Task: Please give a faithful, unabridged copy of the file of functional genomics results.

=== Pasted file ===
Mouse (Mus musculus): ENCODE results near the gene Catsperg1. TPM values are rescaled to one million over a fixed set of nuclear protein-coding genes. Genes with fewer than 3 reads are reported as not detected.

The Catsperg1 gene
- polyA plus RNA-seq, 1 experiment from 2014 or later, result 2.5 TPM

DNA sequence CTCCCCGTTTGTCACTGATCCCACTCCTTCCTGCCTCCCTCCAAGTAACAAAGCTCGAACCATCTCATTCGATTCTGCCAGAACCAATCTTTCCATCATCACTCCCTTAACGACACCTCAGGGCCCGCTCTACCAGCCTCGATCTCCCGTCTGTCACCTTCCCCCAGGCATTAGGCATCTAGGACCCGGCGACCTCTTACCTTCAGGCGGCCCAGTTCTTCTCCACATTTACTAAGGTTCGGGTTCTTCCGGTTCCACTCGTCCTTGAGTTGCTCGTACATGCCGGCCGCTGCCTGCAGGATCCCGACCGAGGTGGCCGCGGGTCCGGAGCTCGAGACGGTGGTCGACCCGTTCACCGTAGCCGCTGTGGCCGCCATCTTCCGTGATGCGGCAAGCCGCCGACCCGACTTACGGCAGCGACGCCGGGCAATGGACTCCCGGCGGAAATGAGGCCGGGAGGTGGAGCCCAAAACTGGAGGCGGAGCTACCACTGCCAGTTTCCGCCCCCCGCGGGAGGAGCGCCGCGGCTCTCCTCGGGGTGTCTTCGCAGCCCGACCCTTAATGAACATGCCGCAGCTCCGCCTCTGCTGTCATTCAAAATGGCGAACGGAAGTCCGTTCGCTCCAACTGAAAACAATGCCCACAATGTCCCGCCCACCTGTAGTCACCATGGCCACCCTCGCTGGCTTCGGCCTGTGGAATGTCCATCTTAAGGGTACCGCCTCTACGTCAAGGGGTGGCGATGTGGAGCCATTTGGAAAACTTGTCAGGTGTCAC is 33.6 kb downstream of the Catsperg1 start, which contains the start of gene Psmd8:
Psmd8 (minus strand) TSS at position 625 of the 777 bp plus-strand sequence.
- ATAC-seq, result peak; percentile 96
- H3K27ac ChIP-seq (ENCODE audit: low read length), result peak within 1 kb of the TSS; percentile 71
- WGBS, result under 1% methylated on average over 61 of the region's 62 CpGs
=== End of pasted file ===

Mouse (Mus musculus): ENCODE results near the gene Catsperg1. TPM values are rescaled to one million over a fixed set of nuclear protein-coding genes. Genes with fewer than 3 reads are reported as not detected.

The Catsperg1 gene
- polyA plus RNA-seq, 1 experiment from 2014 or later, result 2.5 TPM

DNA sequence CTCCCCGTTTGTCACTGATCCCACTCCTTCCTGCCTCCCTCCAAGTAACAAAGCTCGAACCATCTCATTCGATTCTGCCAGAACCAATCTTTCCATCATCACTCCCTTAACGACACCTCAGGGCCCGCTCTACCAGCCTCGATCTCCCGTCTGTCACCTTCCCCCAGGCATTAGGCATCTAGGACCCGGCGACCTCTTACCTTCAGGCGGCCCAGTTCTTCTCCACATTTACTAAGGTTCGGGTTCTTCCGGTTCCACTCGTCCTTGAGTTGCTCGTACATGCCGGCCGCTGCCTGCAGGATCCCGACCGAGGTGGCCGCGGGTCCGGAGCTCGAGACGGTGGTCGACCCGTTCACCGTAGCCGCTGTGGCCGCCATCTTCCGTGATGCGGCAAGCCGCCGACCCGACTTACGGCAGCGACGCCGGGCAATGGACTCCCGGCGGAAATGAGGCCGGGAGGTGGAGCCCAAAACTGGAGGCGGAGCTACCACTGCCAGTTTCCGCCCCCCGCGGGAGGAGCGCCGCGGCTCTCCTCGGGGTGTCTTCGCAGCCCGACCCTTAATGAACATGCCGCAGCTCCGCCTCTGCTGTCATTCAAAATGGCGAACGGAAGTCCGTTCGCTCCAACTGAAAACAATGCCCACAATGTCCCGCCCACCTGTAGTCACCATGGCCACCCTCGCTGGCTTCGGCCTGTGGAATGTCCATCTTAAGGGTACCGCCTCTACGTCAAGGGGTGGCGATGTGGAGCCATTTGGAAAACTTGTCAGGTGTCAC is 33.6 kb downstream of the Catsperg1 start, which contains the start of gene Psmd8:
Psmd8 (minus strand) TSS at position 625 of the 777 bp plus-strand sequence.
- ATAC-seq, result peak; percentile 96
- H3K27ac ChIP-seq (ENCODE audit: low read length), result peak within 1 kb of the TSS; percentile 71
- WGBS, result under 1% methylated on average over 61 of the region's 62 CpGs